When I was a kid, I loved National Geographic magazine. I won’t pretend I was the kind of precocious child who would actually read the articles. What I loved was the photographs.
I was drawn to their quality—the superb focus and clarity, the amazing composition—and studied them as works of art. I was drawn to their immediacy, how they placed me in a scene as no other photographs ever had.
Most of all, though, I was drawn to the way they let me peek into another way of life in another part of the world. I would pore over the photographs and wonder what it would be like to be that kid in front of me—the one tending cattle in Africa, or walking barefoot through a rainforest, or eating seal blubber in the frozen North.
Long before I ever thought of being a writer, I recognized the value of a good photograph.
Years later, after a stint in the Peace Corps, I began writing children’s books. I wanted to write about kids around the world—kids like the ones I’d seen in those photographs long ago. I was really excited when my first book about global awareness, A Cool Drink of Water, was accepted by National Geographic Children’s Books. I knew the photographs would be superb.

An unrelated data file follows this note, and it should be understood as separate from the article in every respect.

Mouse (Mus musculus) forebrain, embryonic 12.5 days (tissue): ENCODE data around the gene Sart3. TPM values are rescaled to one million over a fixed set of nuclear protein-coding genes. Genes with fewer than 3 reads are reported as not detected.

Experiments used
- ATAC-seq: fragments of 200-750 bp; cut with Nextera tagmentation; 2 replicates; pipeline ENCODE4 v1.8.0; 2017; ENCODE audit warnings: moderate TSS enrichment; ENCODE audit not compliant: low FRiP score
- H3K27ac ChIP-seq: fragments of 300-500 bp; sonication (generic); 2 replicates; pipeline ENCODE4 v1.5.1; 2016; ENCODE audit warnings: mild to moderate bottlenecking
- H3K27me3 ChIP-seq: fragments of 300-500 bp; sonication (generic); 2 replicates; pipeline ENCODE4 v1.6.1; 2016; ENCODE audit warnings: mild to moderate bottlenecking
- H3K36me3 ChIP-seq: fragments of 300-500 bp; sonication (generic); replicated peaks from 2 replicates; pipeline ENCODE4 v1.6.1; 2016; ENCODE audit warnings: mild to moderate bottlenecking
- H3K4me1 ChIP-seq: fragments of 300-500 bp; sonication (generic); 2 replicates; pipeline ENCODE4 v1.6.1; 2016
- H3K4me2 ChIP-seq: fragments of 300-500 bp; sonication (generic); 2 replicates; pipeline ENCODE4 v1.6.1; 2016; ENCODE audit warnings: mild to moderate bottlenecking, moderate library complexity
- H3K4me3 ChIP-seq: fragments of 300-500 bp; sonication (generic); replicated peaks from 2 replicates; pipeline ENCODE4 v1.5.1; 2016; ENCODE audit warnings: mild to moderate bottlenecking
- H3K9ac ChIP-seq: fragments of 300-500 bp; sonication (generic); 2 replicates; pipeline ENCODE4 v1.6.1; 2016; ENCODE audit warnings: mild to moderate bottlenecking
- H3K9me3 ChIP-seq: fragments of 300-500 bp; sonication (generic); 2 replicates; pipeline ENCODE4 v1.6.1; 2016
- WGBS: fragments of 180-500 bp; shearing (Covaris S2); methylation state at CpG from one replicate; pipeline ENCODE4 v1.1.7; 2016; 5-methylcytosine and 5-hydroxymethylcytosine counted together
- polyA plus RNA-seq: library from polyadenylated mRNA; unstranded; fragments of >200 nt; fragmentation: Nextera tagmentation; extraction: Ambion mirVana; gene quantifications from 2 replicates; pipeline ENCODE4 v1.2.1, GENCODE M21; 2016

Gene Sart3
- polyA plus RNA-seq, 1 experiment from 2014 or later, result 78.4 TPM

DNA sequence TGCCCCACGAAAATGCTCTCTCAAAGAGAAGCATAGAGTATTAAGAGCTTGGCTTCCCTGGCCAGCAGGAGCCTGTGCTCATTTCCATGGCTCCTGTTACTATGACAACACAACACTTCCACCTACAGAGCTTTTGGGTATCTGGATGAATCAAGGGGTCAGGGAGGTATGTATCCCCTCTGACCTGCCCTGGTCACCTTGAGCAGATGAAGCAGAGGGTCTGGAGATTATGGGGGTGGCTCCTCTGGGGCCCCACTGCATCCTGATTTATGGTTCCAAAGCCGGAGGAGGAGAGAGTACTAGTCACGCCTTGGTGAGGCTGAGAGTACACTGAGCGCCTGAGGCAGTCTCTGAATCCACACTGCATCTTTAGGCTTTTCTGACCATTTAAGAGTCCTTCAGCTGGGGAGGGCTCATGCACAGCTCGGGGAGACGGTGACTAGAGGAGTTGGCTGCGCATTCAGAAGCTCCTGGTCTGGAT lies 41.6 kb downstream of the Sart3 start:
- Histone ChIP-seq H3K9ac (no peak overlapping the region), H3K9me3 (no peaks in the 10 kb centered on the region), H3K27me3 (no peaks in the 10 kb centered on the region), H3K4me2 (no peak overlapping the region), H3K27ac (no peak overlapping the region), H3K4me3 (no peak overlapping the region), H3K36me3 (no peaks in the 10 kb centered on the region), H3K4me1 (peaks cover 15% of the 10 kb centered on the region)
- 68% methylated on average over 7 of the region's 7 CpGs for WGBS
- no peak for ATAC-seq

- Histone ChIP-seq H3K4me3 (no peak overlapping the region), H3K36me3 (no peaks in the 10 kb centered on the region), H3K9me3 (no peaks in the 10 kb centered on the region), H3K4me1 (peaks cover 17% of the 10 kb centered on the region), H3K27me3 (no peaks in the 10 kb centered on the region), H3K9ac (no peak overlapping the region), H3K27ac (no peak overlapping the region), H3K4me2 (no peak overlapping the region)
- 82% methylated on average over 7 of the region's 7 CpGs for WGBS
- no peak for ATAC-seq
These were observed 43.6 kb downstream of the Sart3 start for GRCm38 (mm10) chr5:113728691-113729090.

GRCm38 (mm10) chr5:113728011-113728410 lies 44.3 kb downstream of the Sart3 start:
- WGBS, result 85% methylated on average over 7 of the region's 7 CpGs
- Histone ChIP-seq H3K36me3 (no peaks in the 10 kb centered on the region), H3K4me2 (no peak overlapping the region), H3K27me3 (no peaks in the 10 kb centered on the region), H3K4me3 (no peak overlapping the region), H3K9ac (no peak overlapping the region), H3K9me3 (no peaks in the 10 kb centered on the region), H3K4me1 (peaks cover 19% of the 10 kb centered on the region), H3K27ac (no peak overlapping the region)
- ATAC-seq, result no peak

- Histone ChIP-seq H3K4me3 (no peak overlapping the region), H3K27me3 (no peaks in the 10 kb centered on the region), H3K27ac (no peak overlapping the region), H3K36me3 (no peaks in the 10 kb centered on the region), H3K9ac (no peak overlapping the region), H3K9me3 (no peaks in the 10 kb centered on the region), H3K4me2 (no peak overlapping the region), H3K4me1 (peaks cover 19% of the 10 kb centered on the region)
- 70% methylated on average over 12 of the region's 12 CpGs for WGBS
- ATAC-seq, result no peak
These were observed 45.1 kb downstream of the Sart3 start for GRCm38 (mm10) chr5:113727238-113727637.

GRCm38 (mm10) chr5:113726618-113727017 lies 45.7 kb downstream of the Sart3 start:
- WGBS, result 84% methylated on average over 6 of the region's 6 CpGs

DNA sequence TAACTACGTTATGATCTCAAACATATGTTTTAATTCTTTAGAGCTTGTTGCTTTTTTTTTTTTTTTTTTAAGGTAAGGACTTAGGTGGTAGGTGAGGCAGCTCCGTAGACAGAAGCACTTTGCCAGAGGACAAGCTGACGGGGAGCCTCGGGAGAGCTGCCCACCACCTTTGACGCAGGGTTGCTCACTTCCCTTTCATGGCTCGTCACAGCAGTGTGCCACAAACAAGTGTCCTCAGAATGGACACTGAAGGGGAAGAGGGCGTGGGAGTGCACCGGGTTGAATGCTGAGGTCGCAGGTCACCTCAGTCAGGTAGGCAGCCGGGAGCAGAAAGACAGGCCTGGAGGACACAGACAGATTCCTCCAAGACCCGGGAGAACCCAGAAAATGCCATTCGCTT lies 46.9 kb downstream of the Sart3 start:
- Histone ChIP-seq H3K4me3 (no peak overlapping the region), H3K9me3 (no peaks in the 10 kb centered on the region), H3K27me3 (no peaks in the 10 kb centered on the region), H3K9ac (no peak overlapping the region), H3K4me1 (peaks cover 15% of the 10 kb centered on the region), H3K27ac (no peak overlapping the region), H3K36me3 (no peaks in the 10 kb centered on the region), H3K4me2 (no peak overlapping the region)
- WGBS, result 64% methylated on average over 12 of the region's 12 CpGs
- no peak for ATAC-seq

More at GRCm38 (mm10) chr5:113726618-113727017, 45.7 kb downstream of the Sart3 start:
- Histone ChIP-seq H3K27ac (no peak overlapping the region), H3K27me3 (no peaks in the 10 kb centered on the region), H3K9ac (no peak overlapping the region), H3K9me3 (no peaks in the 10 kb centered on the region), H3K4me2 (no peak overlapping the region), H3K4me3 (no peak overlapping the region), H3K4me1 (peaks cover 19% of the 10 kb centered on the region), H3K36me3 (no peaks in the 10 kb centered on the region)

My love-affair with National Geographic photographs came full circle on a school visit in Norman, Oklahoma. The librarian there had asked children to choose a photograph in A Cool Drink of Water and imagine they were that person—collecting rainwater as it dripped from a roof in Nepal, or pulling down on a water pump handle in Thailand, or drinking from a melting glacier in the Canadian Rockies.
The kids in Oklahoma let the photographs take them to another part of the world. They imagined, and they wrote.
One boy imagined being a boy in Nepal, listening to the sound of the water dripping off the roof into his water jug. A girl imagined being a little girl in Thailand, so short she had to jump up to reach the pump handle and pull it down—and how good it would feel to stick her head under the pump and wet her hair on a hot day. A boy imagined hiking through the Rockies in Canada and realizing how precious water is to people around the world.
A good photograph had reached each of those kids—and made their world just a little bit bigger.